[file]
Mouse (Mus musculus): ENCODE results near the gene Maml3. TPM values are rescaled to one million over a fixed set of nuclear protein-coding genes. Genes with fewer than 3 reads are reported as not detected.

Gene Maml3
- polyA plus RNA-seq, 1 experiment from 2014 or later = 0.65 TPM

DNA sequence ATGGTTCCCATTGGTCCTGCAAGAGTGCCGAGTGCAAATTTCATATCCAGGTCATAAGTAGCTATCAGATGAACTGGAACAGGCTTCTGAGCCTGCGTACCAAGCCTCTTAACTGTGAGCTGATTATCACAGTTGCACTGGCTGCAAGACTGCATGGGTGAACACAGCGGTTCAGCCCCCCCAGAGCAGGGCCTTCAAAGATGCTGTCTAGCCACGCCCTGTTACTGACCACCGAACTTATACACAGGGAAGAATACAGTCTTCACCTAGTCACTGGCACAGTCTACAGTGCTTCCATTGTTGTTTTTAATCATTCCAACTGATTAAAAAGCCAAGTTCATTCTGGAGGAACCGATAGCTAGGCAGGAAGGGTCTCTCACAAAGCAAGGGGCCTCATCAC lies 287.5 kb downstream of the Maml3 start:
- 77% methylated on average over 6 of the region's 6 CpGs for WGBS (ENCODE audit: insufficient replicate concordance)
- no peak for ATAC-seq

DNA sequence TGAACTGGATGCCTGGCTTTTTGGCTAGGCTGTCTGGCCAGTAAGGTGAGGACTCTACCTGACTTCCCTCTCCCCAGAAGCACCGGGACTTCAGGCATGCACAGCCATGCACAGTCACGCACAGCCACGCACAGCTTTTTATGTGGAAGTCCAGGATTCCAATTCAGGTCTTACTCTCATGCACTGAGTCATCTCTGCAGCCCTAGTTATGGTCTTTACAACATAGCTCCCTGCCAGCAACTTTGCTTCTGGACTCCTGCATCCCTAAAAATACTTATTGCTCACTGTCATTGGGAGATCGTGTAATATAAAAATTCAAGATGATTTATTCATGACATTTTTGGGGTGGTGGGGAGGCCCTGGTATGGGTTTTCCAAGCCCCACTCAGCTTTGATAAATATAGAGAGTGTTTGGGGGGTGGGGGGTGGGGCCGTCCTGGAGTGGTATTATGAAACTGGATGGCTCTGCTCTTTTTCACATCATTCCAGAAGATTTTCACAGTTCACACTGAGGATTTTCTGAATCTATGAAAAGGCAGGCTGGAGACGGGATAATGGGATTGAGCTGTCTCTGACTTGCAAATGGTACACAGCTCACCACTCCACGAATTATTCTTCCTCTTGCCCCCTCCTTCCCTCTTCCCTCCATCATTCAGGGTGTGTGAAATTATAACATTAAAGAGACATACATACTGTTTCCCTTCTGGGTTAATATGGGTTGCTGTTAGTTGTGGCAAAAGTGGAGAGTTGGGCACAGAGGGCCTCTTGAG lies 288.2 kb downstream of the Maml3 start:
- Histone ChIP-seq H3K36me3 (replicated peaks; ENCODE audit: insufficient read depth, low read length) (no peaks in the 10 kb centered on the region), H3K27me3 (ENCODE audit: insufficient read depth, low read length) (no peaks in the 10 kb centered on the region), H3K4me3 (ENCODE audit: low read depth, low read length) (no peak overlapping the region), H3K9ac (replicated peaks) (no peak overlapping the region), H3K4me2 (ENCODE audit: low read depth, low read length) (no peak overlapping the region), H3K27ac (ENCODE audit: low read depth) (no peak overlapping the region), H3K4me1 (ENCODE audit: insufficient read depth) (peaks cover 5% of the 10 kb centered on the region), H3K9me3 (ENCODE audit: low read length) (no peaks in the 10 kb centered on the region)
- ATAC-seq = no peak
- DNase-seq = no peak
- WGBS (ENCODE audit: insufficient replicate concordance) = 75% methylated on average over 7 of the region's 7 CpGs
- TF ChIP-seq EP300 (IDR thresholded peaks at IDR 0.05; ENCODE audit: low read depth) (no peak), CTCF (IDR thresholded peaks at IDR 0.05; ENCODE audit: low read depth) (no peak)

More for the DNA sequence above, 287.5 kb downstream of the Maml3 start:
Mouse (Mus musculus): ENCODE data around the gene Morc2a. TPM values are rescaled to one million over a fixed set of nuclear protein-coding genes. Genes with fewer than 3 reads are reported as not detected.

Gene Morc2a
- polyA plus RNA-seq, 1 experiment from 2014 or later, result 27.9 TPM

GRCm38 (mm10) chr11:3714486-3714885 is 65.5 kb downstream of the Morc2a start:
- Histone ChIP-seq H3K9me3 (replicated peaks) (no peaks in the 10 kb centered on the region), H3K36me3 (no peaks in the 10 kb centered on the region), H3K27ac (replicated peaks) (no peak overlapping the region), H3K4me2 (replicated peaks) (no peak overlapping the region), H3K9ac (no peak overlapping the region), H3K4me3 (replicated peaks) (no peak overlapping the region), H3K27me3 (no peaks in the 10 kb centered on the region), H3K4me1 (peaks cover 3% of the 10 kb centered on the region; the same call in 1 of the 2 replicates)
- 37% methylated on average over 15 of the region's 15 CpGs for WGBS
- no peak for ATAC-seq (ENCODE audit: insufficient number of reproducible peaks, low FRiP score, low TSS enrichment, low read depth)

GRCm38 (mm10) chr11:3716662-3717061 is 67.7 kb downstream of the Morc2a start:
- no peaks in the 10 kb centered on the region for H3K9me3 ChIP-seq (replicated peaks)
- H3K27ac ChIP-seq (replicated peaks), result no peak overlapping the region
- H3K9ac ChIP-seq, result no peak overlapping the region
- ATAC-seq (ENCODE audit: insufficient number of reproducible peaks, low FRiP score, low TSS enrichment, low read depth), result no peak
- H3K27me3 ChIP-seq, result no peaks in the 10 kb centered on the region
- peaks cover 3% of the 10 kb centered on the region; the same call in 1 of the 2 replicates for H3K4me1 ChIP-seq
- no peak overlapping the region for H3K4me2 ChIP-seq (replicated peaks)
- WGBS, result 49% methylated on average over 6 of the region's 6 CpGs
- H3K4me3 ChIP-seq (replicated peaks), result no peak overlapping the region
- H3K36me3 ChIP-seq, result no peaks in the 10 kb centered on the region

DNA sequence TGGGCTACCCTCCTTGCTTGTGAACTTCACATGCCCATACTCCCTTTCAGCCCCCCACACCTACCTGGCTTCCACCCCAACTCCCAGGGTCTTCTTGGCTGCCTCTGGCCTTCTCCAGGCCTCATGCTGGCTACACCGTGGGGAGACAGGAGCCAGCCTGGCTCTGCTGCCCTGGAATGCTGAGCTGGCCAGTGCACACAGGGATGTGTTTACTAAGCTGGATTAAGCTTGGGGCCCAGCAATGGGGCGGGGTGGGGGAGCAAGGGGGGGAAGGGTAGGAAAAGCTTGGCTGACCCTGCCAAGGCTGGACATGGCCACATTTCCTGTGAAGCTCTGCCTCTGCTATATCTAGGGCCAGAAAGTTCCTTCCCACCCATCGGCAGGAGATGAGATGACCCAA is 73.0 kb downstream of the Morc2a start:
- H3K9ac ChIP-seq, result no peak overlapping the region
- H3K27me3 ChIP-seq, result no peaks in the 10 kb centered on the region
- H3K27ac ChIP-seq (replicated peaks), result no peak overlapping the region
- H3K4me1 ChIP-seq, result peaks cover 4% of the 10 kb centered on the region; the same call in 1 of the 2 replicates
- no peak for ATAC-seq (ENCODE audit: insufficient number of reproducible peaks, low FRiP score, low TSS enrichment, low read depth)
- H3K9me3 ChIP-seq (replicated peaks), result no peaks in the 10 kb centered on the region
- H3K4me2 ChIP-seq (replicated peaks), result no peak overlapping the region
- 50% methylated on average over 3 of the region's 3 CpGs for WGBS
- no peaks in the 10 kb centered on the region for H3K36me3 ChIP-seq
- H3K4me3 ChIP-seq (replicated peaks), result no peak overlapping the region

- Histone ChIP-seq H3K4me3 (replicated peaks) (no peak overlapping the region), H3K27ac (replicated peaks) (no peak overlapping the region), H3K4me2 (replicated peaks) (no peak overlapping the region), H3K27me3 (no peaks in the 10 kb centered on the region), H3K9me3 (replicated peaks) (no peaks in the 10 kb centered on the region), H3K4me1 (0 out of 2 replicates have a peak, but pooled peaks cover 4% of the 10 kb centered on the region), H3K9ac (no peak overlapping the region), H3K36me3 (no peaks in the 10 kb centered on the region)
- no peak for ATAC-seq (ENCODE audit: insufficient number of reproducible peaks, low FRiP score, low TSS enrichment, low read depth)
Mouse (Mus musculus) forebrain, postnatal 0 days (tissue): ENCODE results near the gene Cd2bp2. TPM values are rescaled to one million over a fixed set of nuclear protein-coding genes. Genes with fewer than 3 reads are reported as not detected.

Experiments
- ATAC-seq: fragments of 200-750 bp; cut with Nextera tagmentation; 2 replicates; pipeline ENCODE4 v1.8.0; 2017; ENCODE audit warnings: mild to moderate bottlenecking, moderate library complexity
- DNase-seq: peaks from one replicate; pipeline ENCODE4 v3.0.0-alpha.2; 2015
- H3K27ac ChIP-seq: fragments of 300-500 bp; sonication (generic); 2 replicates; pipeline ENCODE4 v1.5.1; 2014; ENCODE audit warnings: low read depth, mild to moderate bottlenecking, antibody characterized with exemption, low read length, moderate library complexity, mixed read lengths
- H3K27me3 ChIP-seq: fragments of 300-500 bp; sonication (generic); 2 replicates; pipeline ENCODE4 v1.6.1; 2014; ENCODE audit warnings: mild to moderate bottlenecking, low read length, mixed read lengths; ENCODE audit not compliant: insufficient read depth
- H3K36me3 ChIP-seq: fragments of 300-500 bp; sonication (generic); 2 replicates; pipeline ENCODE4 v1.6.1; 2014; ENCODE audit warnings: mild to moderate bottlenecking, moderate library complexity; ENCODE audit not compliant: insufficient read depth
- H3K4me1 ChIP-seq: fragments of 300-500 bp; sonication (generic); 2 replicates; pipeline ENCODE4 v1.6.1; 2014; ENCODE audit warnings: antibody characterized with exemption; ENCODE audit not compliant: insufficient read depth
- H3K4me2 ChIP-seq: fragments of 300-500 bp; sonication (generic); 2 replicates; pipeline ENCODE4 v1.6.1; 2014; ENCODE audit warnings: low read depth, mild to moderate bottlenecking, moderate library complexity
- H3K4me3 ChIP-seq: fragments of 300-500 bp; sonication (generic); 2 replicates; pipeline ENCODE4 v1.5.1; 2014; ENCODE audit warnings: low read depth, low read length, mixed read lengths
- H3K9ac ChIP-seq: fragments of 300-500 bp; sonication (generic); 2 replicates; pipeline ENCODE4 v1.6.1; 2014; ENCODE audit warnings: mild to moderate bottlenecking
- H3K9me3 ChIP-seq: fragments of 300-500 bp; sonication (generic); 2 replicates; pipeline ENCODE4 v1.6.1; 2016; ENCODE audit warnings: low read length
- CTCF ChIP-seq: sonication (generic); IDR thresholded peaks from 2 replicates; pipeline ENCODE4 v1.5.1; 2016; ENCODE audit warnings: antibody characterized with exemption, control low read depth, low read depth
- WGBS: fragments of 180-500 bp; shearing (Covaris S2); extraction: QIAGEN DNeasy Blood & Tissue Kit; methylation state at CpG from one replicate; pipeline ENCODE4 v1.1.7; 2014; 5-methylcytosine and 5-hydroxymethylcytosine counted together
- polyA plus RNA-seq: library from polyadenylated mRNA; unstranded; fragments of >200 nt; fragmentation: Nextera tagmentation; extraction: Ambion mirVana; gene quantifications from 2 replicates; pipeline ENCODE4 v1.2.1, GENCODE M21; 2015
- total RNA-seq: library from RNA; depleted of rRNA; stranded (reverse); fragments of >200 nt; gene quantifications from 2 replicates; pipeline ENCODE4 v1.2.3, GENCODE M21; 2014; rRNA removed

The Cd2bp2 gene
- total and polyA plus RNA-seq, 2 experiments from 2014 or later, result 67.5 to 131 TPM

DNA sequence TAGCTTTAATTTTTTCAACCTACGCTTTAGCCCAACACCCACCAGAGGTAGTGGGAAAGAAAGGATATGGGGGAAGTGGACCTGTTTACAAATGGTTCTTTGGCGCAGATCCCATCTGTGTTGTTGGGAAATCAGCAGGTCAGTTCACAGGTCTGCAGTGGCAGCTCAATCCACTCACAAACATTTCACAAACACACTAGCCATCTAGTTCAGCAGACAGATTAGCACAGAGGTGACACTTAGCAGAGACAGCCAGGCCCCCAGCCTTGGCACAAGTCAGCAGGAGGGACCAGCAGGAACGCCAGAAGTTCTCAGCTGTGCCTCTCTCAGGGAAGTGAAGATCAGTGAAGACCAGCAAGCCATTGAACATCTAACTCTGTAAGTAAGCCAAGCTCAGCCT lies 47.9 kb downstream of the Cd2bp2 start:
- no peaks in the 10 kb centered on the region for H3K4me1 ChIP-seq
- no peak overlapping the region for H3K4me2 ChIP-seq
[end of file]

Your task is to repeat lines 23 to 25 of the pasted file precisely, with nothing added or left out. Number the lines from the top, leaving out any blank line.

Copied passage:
- H3K27ac ChIP-seq (replicated peaks), result no peak overlapping the region
- H3K9ac ChIP-seq, result no peak overlapping the region
- ATAC-seq (ENCODE audit: insufficient number of reproducible peaks, low FRiP score, low TSS enrichment, low read depth), result no peak